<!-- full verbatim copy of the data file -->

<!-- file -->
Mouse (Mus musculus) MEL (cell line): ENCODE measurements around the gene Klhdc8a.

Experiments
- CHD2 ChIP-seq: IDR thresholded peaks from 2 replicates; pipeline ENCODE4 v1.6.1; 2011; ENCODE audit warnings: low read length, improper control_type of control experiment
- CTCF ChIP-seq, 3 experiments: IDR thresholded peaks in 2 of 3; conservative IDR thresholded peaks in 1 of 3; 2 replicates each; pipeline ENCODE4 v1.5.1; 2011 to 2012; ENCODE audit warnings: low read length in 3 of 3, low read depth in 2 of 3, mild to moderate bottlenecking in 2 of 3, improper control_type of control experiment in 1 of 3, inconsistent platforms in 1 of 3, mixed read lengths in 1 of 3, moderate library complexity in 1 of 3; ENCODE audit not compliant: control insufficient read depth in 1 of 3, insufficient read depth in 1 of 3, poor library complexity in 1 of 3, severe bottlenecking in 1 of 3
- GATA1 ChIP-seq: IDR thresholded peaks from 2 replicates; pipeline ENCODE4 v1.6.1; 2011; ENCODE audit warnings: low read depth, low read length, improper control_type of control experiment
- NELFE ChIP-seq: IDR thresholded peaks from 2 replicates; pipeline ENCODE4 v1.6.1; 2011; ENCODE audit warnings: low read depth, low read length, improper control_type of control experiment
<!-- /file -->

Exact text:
Mouse (Mus musculus) MEL (cell line): ENCODE measurements around the gene Klhdc8a.

Experiments
- CHD2 ChIP-seq: IDR thresholded peaks from 2 replicates; pipeline ENCODE4 v1.6.1; 2011; ENCODE audit warnings: low read length, improper control_type of control experiment
- CTCF ChIP-seq, 3 experiments: IDR thresholded peaks in 2 of 3; conservative IDR thresholded peaks in 1 of 3; 2 replicates each; pipeline ENCODE4 v1.5.1; 2011 to 2012; ENCODE audit warnings: low read length in 3 of 3, low read depth in 2 of 3, mild to moderate bottlenecking in 2 of 3, improper control_type of control experiment in 1 of 3, inconsistent platforms in 1 of 3, mixed read lengths in 1 of 3, moderate library complexity in 1 of 3; ENCODE audit not compliant: control insufficient read depth in 1 of 3, insufficient read depth in 1 of 3, poor library complexity in 1 of 3, severe bottlenecking in 1 of 3
- GATA1 ChIP-seq: IDR thresholded peaks from 2 replicates; pipeline ENCODE4 v1.6.1; 2011; ENCODE audit warnings: low read depth, low read length, improper control_type of control experiment
- NELFE ChIP-seq: IDR thresholded peaks from 2 replicates; pipeline ENCODE4 v1.6.1; 2011; ENCODE audit warnings: low read depth, low read length, improper control_type of control experiment